On January 15, the United Nations was writhing into the supreme crisis of its engagement to lift an alien tyrant’s heel from Kuwait, and encouragement of sorts arrived with a message of solidarity appearing unobtrusively on its pressroom’s racks. It read in part as follows:

The office of the Representative of the Turkish Republic of Northern Cyprus presents its compliments to the Secretary General and has the honor to inform him of [its] decision…to abide by the provisions of the Security Council Resolution 661 and to reaffirm its commitment to the full implementation of this resolution in the conduct of its relations with Iraq….

In just these high-flown terms, the Turkish Republic of Northern Cyprus has pledged itself as a sovereign partner in boycotting Iraq until Kuwait gets back the freedom it has not unvaryingly tendered its own citizens. This decision had been ratified on August 8 and, curiously enough, its transmission had taken five months to reach the secretary-general over the signature of the Turkish ambassador to the United Nations.

Northern Cyprus has been occupied by Turkish troops for sixteen years. The Turkish government has as much right to credit it with a republic’s independence as Hussein has to identify Kuwait as Iraq’s nineteenth province; if anything, the insolence of Turkey’s false coinage is more excessive than Iraq’s.

The Turkish seizure of Northern Cyprus has been condemned by the UN in resolutions hardly less severe although much less far-reaching than those visited upon Iraq. At least 200,000 Greek Cypriots were expelled to the south in the first wave of occupation, and their property was looted and shipped back to Turkey so thoroughly as to deplete the survivors of the resources that enabled the Kuwaitis to hire Hill and Knowlton and set their suffering to resounding around the civilized world.

At least 3,000 Greek Cypriots have disappeared into mainland Turkish jails. The very appellation “Turkish Republic of Northern Cyprus” has been declared “invalid” by the UN Security Council, which is why any announcement in the name of this legal fiction had to be conveyed by the government of Turkey’s ambassador to the UN. It might with more scrupulous accuracy have borne the letterhead of a Bureau of Prisons.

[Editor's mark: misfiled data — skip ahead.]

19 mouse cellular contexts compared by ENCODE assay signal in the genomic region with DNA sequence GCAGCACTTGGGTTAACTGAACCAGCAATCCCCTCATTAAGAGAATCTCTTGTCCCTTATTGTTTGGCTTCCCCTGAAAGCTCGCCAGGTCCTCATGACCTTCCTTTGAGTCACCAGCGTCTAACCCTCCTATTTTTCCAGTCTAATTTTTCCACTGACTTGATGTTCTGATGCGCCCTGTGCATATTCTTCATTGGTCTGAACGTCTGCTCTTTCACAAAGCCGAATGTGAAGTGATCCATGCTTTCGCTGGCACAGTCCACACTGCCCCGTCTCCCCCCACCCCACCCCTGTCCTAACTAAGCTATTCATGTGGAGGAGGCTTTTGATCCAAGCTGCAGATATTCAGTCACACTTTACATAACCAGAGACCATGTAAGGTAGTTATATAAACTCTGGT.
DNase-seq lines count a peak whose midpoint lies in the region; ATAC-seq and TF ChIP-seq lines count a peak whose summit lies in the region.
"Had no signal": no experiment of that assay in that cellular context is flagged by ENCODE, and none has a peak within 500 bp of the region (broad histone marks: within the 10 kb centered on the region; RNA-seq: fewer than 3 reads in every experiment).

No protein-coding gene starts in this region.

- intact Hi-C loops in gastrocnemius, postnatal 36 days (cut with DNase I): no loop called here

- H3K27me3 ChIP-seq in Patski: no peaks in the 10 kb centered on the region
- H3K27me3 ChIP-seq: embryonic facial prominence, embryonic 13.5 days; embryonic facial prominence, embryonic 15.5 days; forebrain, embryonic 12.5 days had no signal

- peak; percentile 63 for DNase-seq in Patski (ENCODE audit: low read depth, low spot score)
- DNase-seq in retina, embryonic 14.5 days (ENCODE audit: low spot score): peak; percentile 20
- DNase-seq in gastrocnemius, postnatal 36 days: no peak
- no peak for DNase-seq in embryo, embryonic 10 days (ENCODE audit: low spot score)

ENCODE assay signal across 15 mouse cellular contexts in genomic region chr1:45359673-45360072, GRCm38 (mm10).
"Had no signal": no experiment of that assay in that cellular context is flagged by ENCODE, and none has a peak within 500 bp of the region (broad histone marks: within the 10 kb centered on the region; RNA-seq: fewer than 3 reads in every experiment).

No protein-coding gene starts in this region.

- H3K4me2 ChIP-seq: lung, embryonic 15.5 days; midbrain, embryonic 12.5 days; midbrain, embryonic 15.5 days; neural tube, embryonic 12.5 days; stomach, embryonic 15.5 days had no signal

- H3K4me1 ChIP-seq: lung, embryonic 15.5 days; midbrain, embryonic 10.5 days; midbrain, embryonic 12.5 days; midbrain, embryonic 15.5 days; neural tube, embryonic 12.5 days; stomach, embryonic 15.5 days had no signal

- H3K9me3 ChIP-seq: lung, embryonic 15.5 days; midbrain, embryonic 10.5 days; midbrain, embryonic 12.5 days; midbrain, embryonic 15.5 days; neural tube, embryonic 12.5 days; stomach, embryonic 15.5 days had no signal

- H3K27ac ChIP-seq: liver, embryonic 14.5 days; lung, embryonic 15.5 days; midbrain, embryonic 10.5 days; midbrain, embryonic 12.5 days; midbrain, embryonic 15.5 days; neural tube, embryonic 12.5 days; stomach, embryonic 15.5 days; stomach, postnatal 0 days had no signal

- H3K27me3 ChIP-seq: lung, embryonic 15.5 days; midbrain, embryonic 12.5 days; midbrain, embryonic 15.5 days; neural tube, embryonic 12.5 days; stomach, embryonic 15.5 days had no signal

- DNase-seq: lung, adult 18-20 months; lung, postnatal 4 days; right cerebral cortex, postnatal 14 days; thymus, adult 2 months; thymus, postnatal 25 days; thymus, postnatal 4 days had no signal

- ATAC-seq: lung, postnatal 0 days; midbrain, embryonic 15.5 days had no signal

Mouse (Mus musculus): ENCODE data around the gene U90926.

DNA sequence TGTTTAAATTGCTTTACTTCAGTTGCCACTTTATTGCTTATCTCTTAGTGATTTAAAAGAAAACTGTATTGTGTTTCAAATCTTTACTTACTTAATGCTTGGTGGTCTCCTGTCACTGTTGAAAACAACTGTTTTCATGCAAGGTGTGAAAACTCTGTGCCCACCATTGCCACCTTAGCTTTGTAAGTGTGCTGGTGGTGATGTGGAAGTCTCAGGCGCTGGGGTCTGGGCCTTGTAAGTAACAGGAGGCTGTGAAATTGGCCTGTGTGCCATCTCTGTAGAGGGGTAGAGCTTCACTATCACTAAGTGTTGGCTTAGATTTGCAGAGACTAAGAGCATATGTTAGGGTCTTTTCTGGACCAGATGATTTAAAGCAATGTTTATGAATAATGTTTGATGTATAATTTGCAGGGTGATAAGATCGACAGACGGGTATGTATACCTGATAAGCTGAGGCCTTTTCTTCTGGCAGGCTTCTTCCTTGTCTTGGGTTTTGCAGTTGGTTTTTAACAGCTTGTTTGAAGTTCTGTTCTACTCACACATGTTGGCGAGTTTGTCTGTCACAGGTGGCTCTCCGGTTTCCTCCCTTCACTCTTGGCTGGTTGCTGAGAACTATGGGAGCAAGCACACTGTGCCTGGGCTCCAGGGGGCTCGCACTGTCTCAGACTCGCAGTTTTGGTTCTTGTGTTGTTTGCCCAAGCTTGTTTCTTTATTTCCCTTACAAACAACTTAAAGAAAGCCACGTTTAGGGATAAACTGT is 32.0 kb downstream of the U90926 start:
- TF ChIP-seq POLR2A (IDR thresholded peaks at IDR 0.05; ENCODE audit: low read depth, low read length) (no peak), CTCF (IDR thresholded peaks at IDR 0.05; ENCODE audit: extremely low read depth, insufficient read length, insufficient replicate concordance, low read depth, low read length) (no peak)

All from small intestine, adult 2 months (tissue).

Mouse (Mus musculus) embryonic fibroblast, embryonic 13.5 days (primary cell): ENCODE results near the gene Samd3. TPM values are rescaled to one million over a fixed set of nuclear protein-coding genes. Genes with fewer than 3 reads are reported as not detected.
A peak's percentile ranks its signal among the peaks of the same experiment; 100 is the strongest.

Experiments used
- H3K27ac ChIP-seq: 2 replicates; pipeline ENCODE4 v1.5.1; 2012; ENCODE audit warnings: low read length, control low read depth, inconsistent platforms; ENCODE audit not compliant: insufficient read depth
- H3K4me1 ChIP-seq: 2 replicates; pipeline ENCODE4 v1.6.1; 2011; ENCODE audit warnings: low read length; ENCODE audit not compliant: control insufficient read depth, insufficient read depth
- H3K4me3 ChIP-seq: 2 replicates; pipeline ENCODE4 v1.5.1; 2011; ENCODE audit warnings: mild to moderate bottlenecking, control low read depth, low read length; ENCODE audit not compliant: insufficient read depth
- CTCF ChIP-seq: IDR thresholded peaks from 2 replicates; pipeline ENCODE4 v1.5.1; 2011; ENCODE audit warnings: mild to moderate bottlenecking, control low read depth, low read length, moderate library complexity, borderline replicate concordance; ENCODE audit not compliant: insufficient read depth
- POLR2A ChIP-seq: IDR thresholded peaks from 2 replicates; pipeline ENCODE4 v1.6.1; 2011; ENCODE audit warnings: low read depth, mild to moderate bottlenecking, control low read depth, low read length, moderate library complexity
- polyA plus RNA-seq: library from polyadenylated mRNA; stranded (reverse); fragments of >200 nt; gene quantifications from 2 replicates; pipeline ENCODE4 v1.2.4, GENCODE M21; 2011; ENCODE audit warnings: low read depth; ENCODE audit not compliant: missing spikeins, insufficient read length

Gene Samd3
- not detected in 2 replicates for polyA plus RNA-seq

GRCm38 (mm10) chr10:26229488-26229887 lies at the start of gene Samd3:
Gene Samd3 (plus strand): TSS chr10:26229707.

In the January 28 issue of The Nation, Christopher Hitchens has salvaged Northern Cyprus from the memory hole with the reminder that no degree of her enormities has abated the $500 million annual share of the US military aid program that goes to Turkey and will no doubt now be increased as reward for her cheerful strenuous efforts in the cause of an oppressed people.

The foreign policy of the United States sometimes seems to find inspiration in the rules that now prevail for half of major league baseball: the American League has the designated hitter; and our government has invented the designated enemy, who is the transient but always solitary focus of its moral outrage.

The Libyan UN delegation enjoys what passes for the peace of our streets, Daniel Ortega is a welcomed tourist, and our journalists dine amiably with the Iranian ambassador. What are the monsters of yesteryear except forgotten discards in the attic of an America that can only think about one monster at a time?

Who remembers East Timor or Northern Cyprus; or, for that matter, who in official calling ever noticed them at all? America fits its moral passions to its passing whims; and now to assert the new world order we affirm the old and,

Let twenty pass and stone the twenty first,
Loving not, hating not, just choos- ing so….
As it likes me each time….

When Browning wrote those words, he was speaking as Caliban might when imagining himself in God’s image. America is Caliban with the signal difference that Browning’s Caliban did not quite mistake himself for God.

—January 17, 1991

Copyright © 1991 Newsday, Inc.

This Issue

February 14, 1991